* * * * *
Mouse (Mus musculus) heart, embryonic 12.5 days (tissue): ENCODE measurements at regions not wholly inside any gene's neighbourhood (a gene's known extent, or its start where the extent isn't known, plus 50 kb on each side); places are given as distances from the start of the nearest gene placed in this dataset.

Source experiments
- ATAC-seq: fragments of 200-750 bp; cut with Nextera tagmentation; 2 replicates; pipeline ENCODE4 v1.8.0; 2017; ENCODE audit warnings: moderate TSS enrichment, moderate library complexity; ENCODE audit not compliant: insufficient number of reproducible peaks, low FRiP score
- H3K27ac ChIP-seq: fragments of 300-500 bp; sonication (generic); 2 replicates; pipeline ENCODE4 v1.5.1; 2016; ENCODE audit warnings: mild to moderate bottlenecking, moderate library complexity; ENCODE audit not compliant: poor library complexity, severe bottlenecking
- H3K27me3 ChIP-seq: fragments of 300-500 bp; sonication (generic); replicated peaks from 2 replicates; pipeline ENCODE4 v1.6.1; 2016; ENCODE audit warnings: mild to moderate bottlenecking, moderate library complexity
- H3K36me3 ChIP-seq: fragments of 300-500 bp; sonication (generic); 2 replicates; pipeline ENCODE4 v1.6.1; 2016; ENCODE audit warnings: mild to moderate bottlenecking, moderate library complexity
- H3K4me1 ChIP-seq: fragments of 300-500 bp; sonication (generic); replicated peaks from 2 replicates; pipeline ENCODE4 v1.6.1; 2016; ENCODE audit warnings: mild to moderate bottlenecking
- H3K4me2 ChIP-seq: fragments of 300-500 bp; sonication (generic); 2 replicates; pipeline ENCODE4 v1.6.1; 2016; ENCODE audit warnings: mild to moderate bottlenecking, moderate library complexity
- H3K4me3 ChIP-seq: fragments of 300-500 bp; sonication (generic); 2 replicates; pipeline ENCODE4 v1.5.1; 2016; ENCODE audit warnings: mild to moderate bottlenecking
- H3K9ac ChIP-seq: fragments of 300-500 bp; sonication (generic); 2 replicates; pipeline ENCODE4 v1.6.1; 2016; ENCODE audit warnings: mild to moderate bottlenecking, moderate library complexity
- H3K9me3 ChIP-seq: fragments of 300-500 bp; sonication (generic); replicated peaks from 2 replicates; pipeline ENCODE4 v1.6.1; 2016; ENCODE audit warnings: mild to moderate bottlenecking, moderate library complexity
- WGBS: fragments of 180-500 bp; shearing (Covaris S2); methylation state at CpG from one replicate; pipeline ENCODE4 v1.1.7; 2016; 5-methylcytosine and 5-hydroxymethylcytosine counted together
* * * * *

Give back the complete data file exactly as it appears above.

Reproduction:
Mouse (Mus musculus) heart, embryonic 12.5 days (tissue): ENCODE measurements at regions not wholly inside any gene's neighbourhood (a gene's known extent, or its start where the extent isn't known, plus 50 kb on each side); places are given as distances from the start of the nearest gene placed in this dataset.

Source experiments
- ATAC-seq: fragments of 200-750 bp; cut with Nextera tagmentation; 2 replicates; pipeline ENCODE4 v1.8.0; 2017; ENCODE audit warnings: moderate TSS enrichment, moderate library complexity; ENCODE audit not compliant: insufficient number of reproducible peaks, low FRiP score
- H3K27ac ChIP-seq: fragments of 300-500 bp; sonication (generic); 2 replicates; pipeline ENCODE4 v1.5.1; 2016; ENCODE audit warnings: mild to moderate bottlenecking, moderate library complexity; ENCODE audit not compliant: poor library complexity, severe bottlenecking
- H3K27me3 ChIP-seq: fragments of 300-500 bp; sonication (generic); replicated peaks from 2 replicates; pipeline ENCODE4 v1.6.1; 2016; ENCODE audit warnings: mild to moderate bottlenecking, moderate library complexity
- H3K36me3 ChIP-seq: fragments of 300-500 bp; sonication (generic); 2 replicates; pipeline ENCODE4 v1.6.1; 2016; ENCODE audit warnings: mild to moderate bottlenecking, moderate library complexity
- H3K4me1 ChIP-seq: fragments of 300-500 bp; sonication (generic); replicated peaks from 2 replicates; pipeline ENCODE4 v1.6.1; 2016; ENCODE audit warnings: mild to moderate bottlenecking
- H3K4me2 ChIP-seq: fragments of 300-500 bp; sonication (generic); 2 replicates; pipeline ENCODE4 v1.6.1; 2016; ENCODE audit warnings: mild to moderate bottlenecking, moderate library complexity
- H3K4me3 ChIP-seq: fragments of 300-500 bp; sonication (generic); 2 replicates; pipeline ENCODE4 v1.5.1; 2016; ENCODE audit warnings: mild to moderate bottlenecking
- H3K9ac ChIP-seq: fragments of 300-500 bp; sonication (generic); 2 replicates; pipeline ENCODE4 v1.6.1; 2016; ENCODE audit warnings: mild to moderate bottlenecking, moderate library complexity
- H3K9me3 ChIP-seq: fragments of 300-500 bp; sonication (generic); replicated peaks from 2 replicates; pipeline ENCODE4 v1.6.1; 2016; ENCODE audit warnings: mild to moderate bottlenecking, moderate library complexity
- WGBS: fragments of 180-500 bp; shearing (Covaris S2); methylation state at CpG from one replicate; pipeline ENCODE4 v1.1.7; 2016; 5-methylcytosine and 5-hydroxymethylcytosine counted together